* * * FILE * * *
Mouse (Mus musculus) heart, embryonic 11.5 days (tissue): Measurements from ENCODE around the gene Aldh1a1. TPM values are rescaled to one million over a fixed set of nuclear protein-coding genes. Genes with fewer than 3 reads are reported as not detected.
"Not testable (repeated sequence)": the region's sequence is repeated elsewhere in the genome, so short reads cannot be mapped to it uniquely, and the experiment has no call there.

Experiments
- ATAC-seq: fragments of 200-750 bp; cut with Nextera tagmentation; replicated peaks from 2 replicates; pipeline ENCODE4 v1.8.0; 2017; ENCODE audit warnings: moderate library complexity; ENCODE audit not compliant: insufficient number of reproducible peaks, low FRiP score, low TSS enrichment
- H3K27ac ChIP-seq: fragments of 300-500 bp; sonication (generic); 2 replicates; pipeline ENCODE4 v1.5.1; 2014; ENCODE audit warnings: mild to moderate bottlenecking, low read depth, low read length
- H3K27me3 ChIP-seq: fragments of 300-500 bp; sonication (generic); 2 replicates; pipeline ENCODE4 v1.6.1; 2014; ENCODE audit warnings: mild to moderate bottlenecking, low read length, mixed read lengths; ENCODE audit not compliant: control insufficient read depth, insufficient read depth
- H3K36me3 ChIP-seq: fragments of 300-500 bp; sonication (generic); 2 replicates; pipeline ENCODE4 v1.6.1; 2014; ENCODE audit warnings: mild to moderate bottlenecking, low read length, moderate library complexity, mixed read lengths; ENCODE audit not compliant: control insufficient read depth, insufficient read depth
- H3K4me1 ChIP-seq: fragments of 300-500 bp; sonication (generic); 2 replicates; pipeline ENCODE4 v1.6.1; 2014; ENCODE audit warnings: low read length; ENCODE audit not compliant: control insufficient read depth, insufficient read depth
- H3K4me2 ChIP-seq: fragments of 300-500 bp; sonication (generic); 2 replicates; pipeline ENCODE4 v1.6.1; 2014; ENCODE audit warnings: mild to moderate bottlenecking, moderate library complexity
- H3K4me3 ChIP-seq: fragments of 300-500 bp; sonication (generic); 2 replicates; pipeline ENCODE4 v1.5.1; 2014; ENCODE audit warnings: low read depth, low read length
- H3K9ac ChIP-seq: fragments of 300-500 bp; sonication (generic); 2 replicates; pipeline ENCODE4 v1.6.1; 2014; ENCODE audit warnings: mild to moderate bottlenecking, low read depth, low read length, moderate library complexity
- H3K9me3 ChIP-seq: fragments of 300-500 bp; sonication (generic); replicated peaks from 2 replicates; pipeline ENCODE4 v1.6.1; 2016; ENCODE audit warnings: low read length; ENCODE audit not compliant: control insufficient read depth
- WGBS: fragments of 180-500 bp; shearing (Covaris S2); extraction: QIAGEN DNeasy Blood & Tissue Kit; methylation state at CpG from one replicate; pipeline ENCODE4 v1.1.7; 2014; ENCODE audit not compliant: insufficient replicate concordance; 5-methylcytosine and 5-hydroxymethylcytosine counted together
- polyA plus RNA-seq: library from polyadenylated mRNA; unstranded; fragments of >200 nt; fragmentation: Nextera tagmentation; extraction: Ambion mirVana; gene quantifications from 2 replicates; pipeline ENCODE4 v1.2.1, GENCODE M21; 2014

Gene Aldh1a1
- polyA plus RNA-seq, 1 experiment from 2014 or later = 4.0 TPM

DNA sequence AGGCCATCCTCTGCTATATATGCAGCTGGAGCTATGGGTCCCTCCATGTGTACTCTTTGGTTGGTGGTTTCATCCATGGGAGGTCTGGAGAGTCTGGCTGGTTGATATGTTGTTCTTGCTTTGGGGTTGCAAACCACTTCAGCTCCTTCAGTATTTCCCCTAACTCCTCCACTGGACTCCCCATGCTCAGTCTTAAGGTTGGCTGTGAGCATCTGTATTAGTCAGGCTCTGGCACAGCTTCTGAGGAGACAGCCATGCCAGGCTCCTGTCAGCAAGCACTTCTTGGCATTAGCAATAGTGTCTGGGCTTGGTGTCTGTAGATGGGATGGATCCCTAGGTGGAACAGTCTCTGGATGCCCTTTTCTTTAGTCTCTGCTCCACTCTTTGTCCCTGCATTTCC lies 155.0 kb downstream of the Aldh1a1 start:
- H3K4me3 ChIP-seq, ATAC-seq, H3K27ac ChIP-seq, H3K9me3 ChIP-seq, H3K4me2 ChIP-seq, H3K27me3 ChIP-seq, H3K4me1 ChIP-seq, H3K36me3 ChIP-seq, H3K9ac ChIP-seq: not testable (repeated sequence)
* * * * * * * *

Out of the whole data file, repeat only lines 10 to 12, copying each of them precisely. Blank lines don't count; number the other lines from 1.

- H3K4me3 ChIP-seq: fragments of 300-500 bp; sonication (generic); 2 replicates; pipeline ENCODE4 v1.5.1; 2014; ENCODE audit warnings: low read depth, low read length
- H3K9ac ChIP-seq: fragments of 300-500 bp; sonication (generic); 2 replicates; pipeline ENCODE4 v1.6.1; 2014; ENCODE audit warnings: mild to moderate bottlenecking, low read depth, low read length, moderate library complexity
- H3K9me3 ChIP-seq: fragments of 300-500 bp; sonication (generic); replicated peaks from 2 replicates; pipeline ENCODE4 v1.6.1; 2016; ENCODE audit warnings: low read length; ENCODE audit not compliant: control insufficient read depth